Subsequent to the Arbitral Award of 1899 that fixed the border between Venezuela and Guyana, between 1900 and 1904 a joint survey team physically demarcated that border which was accepted by all parties concerned as attested by a map signed on January 7, 1905 by two commissioners each from the British and Venezuelan sides. At the confluence of the Wenamu and Cuyuni Rivers, the island of Ankoko had been divided into two with the eastern half belonging to Guyana and the western to Venezuela. The physical markers were made of bullet wood posts driven into the ground and buttressed by stones from the river. This border was respected until October 12th, 1966, a mere five months after we became independent, after Venezuelan troops moved across the border, occupied our half of the island, and constructed an airstrip.
While there were protests made by the Guyanese Government to Venezuela, ignoring demands by the Opposition PPP, the Government followed advice by the US and did not raise the Venezuelan invasion and annexation of its territory to the UN Security Council. Since then, there have been a series of further violations against the Geneva Agreement, which had been negotiated between Britain (along with its colony Guyana) and Venezuela just before independence, on February 17, 1966. According to Art 5 (2) of the agreement, “No new claim or enlargement of an existing claim to territorial sovereignty in those territories shall be asserted while this Agreement is in force, nor shall any claim whatsoever be asserted otherwise than in the Mixed Commission while that Commission is in being.” The “Mixed Commission” referred to had been established pursuant to the same agreement.
Annexation, in international law, “is the forcible acquisition and assertion of legal title over one state’s territory by another state, usually following the military occupation of the territory” and this is what Venezuela has done to our half of Ankoko since 1966. In current international law, annexation is held to be an illegal act. Key developments towards this position in the 20th century include the 1907 Porter Convention, the 1920 Covenant of the League of Nations, and the 1928 Kellog-Briand Pact culminating in UN Charter Article 2:4 – “All Members shall refrain in their international relations from the threat or use of force against the territorial integrity or political independence of any state, or in any other manner inconsistent with the Purposes of the United Nations.” It does not matter that Venezuela has never formally announced its annexation, its actions since 1966 have conclusively demonstrated the de facto nature of the annexation. Under international law and the provisions of international humanitarian law, Ankoko should be referred to as “occupied and illegally annexed”.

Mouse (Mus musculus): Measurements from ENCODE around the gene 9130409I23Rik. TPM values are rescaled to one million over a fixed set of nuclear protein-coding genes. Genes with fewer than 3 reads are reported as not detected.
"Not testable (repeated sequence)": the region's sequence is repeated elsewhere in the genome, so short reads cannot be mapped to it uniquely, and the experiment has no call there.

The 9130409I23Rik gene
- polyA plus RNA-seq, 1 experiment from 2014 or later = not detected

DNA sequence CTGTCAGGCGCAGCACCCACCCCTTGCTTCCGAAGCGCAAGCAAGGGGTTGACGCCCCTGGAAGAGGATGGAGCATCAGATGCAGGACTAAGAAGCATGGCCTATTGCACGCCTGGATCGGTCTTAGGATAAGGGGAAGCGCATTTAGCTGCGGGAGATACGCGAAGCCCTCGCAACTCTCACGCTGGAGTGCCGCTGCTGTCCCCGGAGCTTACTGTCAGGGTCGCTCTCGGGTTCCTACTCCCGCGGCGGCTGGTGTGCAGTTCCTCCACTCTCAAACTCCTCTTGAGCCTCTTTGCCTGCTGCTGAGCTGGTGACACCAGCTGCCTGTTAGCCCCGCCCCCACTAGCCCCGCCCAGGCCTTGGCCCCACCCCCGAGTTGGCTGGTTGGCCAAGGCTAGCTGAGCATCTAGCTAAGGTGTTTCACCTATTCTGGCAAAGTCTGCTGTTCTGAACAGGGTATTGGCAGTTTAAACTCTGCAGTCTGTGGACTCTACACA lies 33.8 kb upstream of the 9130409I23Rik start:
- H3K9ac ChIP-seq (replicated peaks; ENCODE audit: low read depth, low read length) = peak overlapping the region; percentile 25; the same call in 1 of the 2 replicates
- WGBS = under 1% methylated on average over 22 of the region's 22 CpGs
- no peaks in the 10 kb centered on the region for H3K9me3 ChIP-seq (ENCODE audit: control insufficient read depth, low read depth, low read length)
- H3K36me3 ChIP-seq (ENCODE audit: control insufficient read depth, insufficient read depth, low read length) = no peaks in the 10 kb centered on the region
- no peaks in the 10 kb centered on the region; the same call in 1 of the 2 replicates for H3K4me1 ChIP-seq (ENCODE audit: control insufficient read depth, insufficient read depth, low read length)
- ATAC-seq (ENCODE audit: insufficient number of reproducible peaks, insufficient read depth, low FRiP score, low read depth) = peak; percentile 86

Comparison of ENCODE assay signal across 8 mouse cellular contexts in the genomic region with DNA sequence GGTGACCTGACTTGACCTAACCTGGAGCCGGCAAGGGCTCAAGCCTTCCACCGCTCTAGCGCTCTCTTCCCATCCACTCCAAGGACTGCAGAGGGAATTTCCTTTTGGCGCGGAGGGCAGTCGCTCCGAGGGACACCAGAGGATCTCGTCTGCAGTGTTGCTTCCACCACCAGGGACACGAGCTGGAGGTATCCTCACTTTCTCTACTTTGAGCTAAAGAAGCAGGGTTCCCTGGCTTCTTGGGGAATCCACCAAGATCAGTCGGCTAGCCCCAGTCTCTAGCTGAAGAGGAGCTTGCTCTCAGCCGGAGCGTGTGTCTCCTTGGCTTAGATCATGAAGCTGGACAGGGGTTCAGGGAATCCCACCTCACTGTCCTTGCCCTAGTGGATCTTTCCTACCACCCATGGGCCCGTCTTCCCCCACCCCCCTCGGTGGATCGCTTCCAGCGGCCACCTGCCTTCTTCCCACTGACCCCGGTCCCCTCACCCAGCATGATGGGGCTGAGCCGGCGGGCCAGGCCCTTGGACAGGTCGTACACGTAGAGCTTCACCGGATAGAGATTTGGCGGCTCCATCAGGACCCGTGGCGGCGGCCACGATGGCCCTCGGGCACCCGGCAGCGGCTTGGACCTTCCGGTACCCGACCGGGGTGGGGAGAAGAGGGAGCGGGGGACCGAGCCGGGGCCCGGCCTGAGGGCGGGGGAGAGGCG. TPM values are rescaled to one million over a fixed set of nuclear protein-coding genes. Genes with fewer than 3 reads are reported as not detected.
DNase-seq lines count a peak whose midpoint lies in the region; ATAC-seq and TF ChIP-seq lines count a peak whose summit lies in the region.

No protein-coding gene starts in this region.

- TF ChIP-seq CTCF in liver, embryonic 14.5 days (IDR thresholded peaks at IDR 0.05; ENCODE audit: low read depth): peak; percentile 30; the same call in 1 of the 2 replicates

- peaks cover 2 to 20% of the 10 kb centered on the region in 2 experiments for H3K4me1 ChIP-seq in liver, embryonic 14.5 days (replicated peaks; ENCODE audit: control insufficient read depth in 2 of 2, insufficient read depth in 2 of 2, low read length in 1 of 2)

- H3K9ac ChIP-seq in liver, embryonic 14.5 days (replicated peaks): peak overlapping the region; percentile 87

Back in 1970 when the Guyana Government was negotiating the Treaty of Port of Spain with Venezuela which would place a moratorium on the controversy, historian Odeen Ishmael has written: At the time, according to Guyanese Minister of State Shridath Ramphal, the Venezuelans contended that their claim to the eastern half of the island was based not so much on their contention of the nullity of the Arbitral Award of 1899, but on their occupation and use over the years.
As he stated in a letter of June 6, 1970, to Guyana’s Ambassador in Washington, Rahman Gajraj, “They make it clear to us that politically they cannot withdraw from the eastern half of the island at this stage and the result is a ‘live and let live’ arrangement. We have made it clear that we shall continue to demand their withdrawal and that the Protocol in no way inhibits us from doing so. They understand this.”
Against the background of Maduro’s present bellicosity, we must once again make this demand – this time to the UN Security Council where we now have a seat. We have to seize the initiative – away from our defensive reactions to Maduro’s manoeuvres. What we suggest is we mount an international campaign to have Venezuela return the half of Ankoko it seized in 1966.